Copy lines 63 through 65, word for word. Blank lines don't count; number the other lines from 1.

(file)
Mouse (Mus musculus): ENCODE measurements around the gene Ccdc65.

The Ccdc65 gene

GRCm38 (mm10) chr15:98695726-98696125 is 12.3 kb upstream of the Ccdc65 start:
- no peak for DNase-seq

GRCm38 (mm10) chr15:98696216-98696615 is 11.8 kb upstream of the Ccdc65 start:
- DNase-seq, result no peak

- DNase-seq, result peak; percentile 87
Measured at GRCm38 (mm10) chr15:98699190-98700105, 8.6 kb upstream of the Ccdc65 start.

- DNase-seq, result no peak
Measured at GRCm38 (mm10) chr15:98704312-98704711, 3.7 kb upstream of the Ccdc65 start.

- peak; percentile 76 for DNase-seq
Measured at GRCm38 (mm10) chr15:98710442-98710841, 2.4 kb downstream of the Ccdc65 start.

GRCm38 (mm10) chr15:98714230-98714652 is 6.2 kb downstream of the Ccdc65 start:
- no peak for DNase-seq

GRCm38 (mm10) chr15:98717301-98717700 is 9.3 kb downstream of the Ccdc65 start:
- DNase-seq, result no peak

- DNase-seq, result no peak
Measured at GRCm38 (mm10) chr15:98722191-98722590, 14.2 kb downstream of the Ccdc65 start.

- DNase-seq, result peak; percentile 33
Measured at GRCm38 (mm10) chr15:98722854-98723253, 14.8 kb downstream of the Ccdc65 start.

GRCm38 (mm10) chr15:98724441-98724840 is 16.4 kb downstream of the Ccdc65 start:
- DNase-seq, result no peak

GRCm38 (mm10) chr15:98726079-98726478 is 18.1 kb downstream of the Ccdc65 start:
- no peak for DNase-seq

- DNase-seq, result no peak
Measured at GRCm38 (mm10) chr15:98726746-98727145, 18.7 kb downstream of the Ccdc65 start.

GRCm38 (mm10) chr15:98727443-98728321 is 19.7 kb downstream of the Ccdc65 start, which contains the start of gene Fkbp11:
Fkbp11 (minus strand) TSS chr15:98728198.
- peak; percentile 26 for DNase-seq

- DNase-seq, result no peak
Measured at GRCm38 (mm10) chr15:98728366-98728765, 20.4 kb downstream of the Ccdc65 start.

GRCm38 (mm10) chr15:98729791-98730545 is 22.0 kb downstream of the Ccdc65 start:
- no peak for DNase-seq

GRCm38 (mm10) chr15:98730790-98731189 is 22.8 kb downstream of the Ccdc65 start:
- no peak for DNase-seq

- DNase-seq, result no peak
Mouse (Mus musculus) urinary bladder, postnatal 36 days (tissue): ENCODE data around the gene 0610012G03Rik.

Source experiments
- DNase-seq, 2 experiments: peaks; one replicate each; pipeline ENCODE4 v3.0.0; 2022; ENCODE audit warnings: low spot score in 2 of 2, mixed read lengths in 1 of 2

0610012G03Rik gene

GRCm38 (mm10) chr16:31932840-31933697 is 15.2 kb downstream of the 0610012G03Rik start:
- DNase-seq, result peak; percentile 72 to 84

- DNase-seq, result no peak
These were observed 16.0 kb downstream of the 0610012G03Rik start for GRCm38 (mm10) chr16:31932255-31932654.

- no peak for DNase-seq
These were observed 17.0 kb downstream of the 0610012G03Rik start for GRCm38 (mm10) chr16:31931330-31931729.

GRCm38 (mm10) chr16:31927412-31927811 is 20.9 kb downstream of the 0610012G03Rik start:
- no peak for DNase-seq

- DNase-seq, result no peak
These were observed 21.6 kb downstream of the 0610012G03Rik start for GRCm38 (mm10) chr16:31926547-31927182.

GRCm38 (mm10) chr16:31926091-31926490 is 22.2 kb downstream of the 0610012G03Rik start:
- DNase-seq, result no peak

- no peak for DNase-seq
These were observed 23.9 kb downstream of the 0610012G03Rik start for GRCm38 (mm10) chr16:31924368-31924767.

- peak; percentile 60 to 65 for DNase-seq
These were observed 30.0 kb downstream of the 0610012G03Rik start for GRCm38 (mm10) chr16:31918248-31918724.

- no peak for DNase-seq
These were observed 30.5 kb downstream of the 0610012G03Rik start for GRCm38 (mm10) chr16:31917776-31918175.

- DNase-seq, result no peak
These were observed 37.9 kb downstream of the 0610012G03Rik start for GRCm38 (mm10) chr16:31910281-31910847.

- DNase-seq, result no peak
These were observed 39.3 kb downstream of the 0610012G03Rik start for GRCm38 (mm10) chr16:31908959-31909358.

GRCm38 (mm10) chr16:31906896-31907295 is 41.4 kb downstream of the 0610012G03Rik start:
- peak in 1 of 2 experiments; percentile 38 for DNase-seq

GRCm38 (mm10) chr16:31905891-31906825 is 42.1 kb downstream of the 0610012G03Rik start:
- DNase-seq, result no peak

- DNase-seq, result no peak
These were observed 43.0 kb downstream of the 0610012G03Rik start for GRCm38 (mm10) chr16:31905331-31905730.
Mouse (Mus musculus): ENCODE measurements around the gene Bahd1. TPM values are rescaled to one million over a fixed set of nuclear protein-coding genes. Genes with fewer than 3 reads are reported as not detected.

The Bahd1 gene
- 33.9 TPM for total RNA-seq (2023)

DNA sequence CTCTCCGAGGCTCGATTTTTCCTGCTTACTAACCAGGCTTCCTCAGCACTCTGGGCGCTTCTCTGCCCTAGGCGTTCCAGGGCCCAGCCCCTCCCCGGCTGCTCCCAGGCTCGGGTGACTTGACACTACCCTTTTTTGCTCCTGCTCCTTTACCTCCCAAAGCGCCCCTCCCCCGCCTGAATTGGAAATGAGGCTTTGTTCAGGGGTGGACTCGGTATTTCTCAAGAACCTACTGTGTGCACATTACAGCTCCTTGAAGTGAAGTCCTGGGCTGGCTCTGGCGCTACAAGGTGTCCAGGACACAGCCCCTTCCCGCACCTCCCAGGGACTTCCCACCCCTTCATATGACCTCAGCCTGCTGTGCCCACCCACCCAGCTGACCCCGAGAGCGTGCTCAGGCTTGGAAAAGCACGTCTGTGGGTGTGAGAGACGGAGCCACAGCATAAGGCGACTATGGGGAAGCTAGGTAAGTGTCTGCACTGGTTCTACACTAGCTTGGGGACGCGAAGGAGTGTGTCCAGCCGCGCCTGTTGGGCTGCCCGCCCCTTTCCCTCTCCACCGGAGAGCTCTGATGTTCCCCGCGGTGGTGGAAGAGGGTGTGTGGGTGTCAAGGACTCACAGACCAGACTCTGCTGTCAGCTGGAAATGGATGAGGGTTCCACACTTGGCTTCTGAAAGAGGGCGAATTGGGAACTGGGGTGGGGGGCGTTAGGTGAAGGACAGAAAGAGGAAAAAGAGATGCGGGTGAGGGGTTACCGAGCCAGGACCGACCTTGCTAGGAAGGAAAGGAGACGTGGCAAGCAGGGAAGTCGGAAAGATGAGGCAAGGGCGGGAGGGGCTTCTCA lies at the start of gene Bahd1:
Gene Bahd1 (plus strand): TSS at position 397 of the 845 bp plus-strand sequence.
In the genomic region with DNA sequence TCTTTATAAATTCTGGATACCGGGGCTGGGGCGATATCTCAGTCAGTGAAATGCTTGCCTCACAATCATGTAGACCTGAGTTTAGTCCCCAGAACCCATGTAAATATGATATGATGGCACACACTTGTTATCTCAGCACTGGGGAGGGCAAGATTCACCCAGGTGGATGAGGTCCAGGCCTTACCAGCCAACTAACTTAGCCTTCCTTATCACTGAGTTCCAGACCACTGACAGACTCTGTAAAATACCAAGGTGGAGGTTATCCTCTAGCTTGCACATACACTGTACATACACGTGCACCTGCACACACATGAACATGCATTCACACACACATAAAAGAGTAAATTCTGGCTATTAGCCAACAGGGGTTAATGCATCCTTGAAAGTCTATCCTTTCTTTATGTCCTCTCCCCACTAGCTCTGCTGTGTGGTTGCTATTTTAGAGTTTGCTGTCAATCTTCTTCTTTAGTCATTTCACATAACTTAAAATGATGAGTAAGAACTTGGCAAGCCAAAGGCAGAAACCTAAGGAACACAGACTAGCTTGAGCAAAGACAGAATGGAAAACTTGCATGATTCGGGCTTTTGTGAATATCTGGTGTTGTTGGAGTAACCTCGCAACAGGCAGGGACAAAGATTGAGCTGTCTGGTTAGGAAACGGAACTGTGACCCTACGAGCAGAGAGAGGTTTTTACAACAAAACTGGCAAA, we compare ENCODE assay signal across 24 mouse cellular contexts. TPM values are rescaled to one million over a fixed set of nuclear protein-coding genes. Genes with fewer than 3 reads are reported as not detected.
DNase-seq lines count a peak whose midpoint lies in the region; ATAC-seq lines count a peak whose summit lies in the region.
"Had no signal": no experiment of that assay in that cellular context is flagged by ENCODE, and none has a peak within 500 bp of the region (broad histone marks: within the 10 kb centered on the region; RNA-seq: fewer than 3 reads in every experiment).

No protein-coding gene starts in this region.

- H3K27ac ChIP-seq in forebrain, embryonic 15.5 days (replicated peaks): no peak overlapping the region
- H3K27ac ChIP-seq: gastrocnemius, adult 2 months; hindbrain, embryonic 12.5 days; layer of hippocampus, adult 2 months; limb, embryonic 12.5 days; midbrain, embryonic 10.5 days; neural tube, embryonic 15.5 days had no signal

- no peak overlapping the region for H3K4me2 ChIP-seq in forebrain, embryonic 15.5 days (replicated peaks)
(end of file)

GRCm38 (mm10) chr16:31906896-31907295 is 41.4 kb downstream of the 0610012G03Rik start:
- peak in 1 of 2 experiments; percentile 38 for DNase-seq

GRCm38 (mm10) chr16:31905891-31906825 is 42.1 kb downstream of the 0610012G03Rik start: